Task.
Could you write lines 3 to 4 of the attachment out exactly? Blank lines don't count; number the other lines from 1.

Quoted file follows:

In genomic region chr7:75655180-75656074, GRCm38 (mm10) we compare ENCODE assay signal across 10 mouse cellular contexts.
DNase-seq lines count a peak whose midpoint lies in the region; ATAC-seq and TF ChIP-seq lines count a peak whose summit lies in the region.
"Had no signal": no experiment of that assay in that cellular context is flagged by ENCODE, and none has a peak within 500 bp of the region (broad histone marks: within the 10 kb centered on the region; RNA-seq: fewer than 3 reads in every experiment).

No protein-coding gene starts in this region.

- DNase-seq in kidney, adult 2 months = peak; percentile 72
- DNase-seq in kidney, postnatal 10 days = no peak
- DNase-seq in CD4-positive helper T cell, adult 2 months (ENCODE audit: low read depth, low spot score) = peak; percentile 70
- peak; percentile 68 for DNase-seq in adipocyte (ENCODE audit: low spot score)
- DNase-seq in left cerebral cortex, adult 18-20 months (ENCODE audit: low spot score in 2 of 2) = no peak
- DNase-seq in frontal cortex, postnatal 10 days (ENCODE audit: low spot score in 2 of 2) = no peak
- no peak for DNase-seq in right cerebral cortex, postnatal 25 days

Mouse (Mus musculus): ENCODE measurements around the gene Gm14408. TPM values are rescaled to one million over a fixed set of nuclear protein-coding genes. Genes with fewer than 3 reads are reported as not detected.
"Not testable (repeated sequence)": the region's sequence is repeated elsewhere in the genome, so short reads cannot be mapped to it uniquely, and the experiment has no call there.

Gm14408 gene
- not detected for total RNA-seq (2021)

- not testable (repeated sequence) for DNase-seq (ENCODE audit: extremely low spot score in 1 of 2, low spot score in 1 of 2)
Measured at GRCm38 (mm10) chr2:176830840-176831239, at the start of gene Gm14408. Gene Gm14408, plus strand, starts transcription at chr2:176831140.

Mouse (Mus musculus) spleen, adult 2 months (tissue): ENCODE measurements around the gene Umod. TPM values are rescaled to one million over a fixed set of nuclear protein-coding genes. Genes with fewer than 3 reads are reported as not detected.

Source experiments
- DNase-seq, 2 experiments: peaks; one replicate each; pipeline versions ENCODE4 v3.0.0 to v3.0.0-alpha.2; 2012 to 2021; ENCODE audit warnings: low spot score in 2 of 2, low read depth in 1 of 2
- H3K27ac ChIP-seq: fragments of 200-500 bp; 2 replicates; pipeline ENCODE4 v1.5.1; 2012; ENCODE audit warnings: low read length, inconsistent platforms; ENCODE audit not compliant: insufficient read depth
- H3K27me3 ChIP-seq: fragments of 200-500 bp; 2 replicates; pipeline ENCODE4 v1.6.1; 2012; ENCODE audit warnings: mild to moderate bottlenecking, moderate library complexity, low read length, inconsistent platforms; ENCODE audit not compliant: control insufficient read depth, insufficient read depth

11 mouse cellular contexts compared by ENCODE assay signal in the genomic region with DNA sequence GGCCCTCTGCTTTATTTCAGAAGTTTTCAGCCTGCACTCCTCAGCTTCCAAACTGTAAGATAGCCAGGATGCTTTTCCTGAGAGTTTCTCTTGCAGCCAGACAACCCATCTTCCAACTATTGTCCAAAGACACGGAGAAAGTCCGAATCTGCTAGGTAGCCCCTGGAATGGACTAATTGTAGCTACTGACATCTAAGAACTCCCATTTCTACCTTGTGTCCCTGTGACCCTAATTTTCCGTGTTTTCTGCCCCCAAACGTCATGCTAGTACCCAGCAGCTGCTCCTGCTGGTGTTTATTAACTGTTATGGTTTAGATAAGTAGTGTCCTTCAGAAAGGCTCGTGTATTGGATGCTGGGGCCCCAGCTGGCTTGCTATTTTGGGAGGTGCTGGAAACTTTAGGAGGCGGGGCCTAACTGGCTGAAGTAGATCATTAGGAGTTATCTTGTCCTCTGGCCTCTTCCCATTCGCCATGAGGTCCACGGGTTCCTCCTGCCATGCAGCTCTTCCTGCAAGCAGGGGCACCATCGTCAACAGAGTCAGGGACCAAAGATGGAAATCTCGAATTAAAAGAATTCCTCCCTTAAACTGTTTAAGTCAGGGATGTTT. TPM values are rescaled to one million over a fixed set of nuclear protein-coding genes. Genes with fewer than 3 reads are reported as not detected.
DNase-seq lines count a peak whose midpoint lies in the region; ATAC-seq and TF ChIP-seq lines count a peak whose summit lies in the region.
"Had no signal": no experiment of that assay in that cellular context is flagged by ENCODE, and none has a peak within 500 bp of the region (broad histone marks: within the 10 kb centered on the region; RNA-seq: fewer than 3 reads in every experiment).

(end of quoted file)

"Had no signal": no experiment of that assay in that cellular context is flagged by ENCODE, and none has a peak within 500 bp of the region (broad histone marks: within the 10 kb centered on the region; RNA-seq: fewer than 3 reads in every experiment).

No protein-coding gene starts in this region.